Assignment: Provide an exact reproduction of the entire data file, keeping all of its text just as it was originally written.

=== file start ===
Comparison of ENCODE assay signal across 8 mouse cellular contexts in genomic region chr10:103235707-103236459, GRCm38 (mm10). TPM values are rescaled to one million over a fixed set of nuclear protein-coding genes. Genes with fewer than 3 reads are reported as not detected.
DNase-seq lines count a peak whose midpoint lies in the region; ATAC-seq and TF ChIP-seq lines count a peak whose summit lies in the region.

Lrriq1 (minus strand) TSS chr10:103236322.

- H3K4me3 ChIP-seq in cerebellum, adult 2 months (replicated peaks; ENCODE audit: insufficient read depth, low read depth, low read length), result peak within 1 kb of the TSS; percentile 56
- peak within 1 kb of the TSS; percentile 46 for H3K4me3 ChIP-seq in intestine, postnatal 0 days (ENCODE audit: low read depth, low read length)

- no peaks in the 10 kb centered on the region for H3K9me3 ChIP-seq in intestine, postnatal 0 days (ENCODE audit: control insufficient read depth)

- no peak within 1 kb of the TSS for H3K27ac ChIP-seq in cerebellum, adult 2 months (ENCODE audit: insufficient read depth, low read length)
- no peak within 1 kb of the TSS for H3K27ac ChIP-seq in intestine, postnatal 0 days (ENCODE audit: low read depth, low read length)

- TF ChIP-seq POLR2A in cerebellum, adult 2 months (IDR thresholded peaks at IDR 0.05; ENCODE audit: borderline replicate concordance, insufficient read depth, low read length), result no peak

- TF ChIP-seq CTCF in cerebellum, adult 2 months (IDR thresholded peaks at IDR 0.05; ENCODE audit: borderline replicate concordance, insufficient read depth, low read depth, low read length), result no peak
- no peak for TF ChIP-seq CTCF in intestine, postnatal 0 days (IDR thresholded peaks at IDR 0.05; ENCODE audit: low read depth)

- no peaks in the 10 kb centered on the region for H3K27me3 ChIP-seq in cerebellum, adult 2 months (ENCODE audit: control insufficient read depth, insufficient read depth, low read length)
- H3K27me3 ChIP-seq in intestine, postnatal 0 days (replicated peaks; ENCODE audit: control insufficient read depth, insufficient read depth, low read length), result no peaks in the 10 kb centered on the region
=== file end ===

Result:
Comparison of ENCODE assay signal across 8 mouse cellular contexts in genomic region chr10:103235707-103236459, GRCm38 (mm10). TPM values are rescaled to one million over a fixed set of nuclear protein-coding genes. Genes with fewer than 3 reads are reported as not detected.
DNase-seq lines count a peak whose midpoint lies in the region; ATAC-seq and TF ChIP-seq lines count a peak whose summit lies in the region.

Lrriq1 (minus strand) TSS chr10:103236322.

- H3K4me3 ChIP-seq in cerebellum, adult 2 months (replicated peaks; ENCODE audit: insufficient read depth, low read depth, low read length), result peak within 1 kb of the TSS; percentile 56
- peak within 1 kb of the TSS; percentile 46 for H3K4me3 ChIP-seq in intestine, postnatal 0 days (ENCODE audit: low read depth, low read length)

- no peaks in the 10 kb centered on the region for H3K9me3 ChIP-seq in intestine, postnatal 0 days (ENCODE audit: control insufficient read depth)

- no peak within 1 kb of the TSS for H3K27ac ChIP-seq in cerebellum, adult 2 months (ENCODE audit: insufficient read depth, low read length)
- no peak within 1 kb of the TSS for H3K27ac ChIP-seq in intestine, postnatal 0 days (ENCODE audit: low read depth, low read length)

- TF ChIP-seq POLR2A in cerebellum, adult 2 months (IDR thresholded peaks at IDR 0.05; ENCODE audit: borderline replicate concordance, insufficient read depth, low read length), result no peak

- TF ChIP-seq CTCF in cerebellum, adult 2 months (IDR thresholded peaks at IDR 0.05; ENCODE audit: borderline replicate concordance, insufficient read depth, low read depth, low read length), result no peak
- no peak for TF ChIP-seq CTCF in intestine, postnatal 0 days (IDR thresholded peaks at IDR 0.05; ENCODE audit: low read depth)

- no peaks in the 10 kb centered on the region for H3K27me3 ChIP-seq in cerebellum, adult 2 months (ENCODE audit: control insufficient read depth, insufficient read depth, low read length)
- H3K27me3 ChIP-seq in intestine, postnatal 0 days (replicated peaks; ENCODE audit: control insufficient read depth, insufficient read depth, low read length), result no peaks in the 10 kb centered on the region